I use (and love) a continuous glucose monitor (CGM). I have been using the CGM for about 5–6 months now, and it has already become a tool that I simply can’t imagine living without. Being able to see the trends in real time really makes managing my blood sugar much easier — or, at the very least, easier to analyze and figure WHY it didn’t work out right!
But for about two weeks recently, I had to go without it. I was waiting for my doctor’s office to get in touch with my pharmacy (which was taking a long time thanks to a series of dropped calls and missed e-mails between the two of them), and then waiting again after submitting the order through a mail medical equipment supplier that proved to be cheaper (but required reauthorization from my insurance and some more paperwork).
Initially, I was going crazy not having the information readily available — I had become so accustomed to being able to tap on my phone and see my very own glucose displayed right there! And CGM accuracy has improved dramatically in recent years, to the point where the FDA approved the Dexcom device I use for insulin dosing! (In my experience, the numbers from a blood glucose monitor and my CGM are usually pretty close.) In any event, it was driving me nuts not having this constant stream of information.
As the days passed, however, I started letting go and relaxing. And when I did, I realized something — a break was exactly what I needed. I saw that what I had been doing with my CGM wasn’t MONITORING my sugar levels as much as constantly obsessing over my sugar levels. I would reflexively grab my phone every 5–10 minutes to see what my numbers were doing. If I saw them climbing quickly I would start to worry, even if the number I saw was a solid 97. The fact that the CGM shows that 97 in the context of how it’s trending is one of its advantages, but I was getting so obsessed with the details — projecting what every little directional dip and rise MIGHT mean about what my number could be in 20 minutes — that it could sometimes be counterproductive. I might compensate before I should have, correct with insulin too early, and so on. And on top of it, I was making myself miserable!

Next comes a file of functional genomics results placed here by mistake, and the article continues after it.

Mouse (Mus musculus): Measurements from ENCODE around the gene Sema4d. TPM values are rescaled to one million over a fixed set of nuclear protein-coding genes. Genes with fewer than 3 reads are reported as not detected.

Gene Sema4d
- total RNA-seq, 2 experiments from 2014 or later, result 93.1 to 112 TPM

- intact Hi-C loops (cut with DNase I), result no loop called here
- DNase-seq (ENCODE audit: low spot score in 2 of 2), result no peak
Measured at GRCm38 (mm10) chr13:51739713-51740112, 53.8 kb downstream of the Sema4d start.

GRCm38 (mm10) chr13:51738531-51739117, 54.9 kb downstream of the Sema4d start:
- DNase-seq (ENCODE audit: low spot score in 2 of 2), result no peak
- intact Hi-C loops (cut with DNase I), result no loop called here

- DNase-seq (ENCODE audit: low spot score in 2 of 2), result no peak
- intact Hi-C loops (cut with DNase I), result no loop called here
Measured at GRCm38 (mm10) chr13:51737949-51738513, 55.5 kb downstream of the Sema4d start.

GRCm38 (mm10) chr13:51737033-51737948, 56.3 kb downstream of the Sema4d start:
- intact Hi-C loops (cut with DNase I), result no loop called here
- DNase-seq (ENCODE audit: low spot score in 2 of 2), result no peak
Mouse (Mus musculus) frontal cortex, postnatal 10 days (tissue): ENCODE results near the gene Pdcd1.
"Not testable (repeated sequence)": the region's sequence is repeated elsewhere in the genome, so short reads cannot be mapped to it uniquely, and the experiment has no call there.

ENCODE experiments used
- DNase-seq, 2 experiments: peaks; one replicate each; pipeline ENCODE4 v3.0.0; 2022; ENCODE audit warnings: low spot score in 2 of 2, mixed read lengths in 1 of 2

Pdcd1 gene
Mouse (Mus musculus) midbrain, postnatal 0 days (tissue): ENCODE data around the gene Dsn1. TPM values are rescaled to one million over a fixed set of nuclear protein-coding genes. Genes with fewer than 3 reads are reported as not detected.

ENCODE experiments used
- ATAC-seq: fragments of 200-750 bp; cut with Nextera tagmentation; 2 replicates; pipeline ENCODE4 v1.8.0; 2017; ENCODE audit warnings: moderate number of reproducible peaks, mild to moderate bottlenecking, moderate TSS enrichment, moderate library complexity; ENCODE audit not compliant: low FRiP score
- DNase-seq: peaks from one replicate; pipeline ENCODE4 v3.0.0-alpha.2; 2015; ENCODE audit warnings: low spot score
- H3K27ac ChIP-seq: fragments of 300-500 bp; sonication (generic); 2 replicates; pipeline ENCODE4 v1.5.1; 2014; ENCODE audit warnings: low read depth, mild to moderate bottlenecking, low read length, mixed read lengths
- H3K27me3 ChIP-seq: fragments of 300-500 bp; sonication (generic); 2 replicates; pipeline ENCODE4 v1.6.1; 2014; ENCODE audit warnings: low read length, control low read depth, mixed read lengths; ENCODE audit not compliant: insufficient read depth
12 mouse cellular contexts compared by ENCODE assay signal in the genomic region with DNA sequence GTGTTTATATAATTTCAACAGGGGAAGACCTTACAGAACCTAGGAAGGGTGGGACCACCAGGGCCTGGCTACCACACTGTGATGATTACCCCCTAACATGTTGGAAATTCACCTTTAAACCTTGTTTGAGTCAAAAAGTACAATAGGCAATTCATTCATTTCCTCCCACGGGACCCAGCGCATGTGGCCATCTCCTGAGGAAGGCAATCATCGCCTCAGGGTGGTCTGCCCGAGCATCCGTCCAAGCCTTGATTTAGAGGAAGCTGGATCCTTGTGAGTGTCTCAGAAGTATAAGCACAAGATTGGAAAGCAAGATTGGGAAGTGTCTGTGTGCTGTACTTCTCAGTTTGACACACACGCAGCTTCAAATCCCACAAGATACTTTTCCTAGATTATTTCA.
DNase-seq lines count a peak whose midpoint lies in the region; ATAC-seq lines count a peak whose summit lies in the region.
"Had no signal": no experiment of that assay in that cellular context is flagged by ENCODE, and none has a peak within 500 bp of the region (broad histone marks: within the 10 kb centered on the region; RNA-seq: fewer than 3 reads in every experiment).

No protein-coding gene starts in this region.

I think it’s an easy trap for us to fall into living with diabetes. I mean, it’s such a numbers game. It’s like living with a video game scoring system for every single minute of our lives — like we should all be walking around with floating numbers above our heads indicating our “score” for the day, the week, the year, and all time. Since we live with all these numbers — blood glucose, carb ratios, A1C numbers, and so on — they can really start to take over our lives. And so we need to watch ourselves a little bit.
Having that break helped me catch myself slipping into some really counterproductive habits. I realized that I wasn’t using the CGM as a helpful tool, but obsessing over it and letting its numbers dictate my whole life! Getting away from it showed me that. And since coming back to it, I have been able to cultivate a healthier, more detached relationship to that information. Of course those numbers are important, and none of us should act like they aren’t. But there’s a difference between monitoring and obsessing. Monitoring is healthy, and helps us make better decisions. Obsessing is thoroughly UNhealthy, and it usually pushes us to overreact when we should have waited. As Diabetians, it’s our job to know the difference, and learn how to keep ourselves on the monitoring side of that line!
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Source URL: https://www.diabetesselfmanagement.com/blog/glucose-levels-monitoring-versus-obsessing/
Scott Coulter: Scott Coulter is a freelance writer diagnosed with Type 1 diabetes at age 15. He has spent a great deal of time learning how to successfully manage his blood sugar and enjoys writing about his diabetes management experiences. Also a longtime Philadelphia-based musician, Scott is married to a beautiful, supportive, extraordinary wife, and together they are the proud parents of four cats. (Scott Coulter is not a medical professional.)
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